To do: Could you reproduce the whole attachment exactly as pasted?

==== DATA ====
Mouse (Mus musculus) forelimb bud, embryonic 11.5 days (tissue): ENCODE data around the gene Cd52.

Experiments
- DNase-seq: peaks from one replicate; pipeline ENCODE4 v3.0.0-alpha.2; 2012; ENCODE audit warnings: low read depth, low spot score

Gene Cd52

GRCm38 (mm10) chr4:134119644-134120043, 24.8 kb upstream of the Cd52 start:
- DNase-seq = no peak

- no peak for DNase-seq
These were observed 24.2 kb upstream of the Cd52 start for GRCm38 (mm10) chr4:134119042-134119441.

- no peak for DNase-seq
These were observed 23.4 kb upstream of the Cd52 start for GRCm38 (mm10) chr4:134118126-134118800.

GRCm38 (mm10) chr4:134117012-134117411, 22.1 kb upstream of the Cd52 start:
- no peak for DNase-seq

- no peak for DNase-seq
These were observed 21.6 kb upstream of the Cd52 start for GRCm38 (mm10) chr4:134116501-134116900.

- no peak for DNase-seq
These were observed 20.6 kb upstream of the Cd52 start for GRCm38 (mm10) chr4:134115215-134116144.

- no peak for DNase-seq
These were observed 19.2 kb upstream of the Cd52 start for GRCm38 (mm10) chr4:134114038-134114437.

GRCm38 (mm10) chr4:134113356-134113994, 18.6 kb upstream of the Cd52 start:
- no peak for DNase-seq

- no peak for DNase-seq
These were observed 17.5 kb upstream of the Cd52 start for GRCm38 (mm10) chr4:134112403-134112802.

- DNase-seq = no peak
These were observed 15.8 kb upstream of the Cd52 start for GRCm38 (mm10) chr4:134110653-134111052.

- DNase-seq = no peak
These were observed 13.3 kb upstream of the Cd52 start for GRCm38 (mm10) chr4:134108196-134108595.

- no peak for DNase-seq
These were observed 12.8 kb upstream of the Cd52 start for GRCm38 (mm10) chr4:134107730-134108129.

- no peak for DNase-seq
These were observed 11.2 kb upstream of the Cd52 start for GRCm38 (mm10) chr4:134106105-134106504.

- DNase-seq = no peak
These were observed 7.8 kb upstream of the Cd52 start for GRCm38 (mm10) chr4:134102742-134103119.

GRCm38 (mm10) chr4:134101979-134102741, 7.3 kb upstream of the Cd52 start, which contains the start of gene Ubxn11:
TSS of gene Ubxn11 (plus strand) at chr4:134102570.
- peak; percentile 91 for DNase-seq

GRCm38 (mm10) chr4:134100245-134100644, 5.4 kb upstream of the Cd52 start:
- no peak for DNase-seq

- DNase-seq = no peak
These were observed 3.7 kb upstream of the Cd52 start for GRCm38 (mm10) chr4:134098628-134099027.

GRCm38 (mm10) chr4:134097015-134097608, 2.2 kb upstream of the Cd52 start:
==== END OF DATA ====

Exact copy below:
Mouse (Mus musculus) forelimb bud, embryonic 11.5 days (tissue): ENCODE data around the gene Cd52.

Experiments
- DNase-seq: peaks from one replicate; pipeline ENCODE4 v3.0.0-alpha.2; 2012; ENCODE audit warnings: low read depth, low spot score

Gene Cd52

GRCm38 (mm10) chr4:134119644-134120043, 24.8 kb upstream of the Cd52 start:
- DNase-seq = no peak

- no peak for DNase-seq
These were observed 24.2 kb upstream of the Cd52 start for GRCm38 (mm10) chr4:134119042-134119441.

- no peak for DNase-seq
These were observed 23.4 kb upstream of the Cd52 start for GRCm38 (mm10) chr4:134118126-134118800.

GRCm38 (mm10) chr4:134117012-134117411, 22.1 kb upstream of the Cd52 start:
- no peak for DNase-seq

- no peak for DNase-seq
These were observed 21.6 kb upstream of the Cd52 start for GRCm38 (mm10) chr4:134116501-134116900.

- no peak for DNase-seq
These were observed 20.6 kb upstream of the Cd52 start for GRCm38 (mm10) chr4:134115215-134116144.

- no peak for DNase-seq
These were observed 19.2 kb upstream of the Cd52 start for GRCm38 (mm10) chr4:134114038-134114437.

GRCm38 (mm10) chr4:134113356-134113994, 18.6 kb upstream of the Cd52 start:
- no peak for DNase-seq

- no peak for DNase-seq
These were observed 17.5 kb upstream of the Cd52 start for GRCm38 (mm10) chr4:134112403-134112802.

- DNase-seq = no peak
These were observed 15.8 kb upstream of the Cd52 start for GRCm38 (mm10) chr4:134110653-134111052.

- DNase-seq = no peak
These were observed 13.3 kb upstream of the Cd52 start for GRCm38 (mm10) chr4:134108196-134108595.

- no peak for DNase-seq
These were observed 12.8 kb upstream of the Cd52 start for GRCm38 (mm10) chr4:134107730-134108129.

- no peak for DNase-seq
These were observed 11.2 kb upstream of the Cd52 start for GRCm38 (mm10) chr4:134106105-134106504.

- DNase-seq = no peak
These were observed 7.8 kb upstream of the Cd52 start for GRCm38 (mm10) chr4:134102742-134103119.

GRCm38 (mm10) chr4:134101979-134102741, 7.3 kb upstream of the Cd52 start, which contains the start of gene Ubxn11:
TSS of gene Ubxn11 (plus strand) at chr4:134102570.
- peak; percentile 91 for DNase-seq

GRCm38 (mm10) chr4:134100245-134100644, 5.4 kb upstream of the Cd52 start:
- no peak for DNase-seq

- DNase-seq = no peak
These were observed 3.7 kb upstream of the Cd52 start for GRCm38 (mm10) chr4:134098628-134099027.

GRCm38 (mm10) chr4:134097015-134097608, 2.2 kb upstream of the Cd52 start: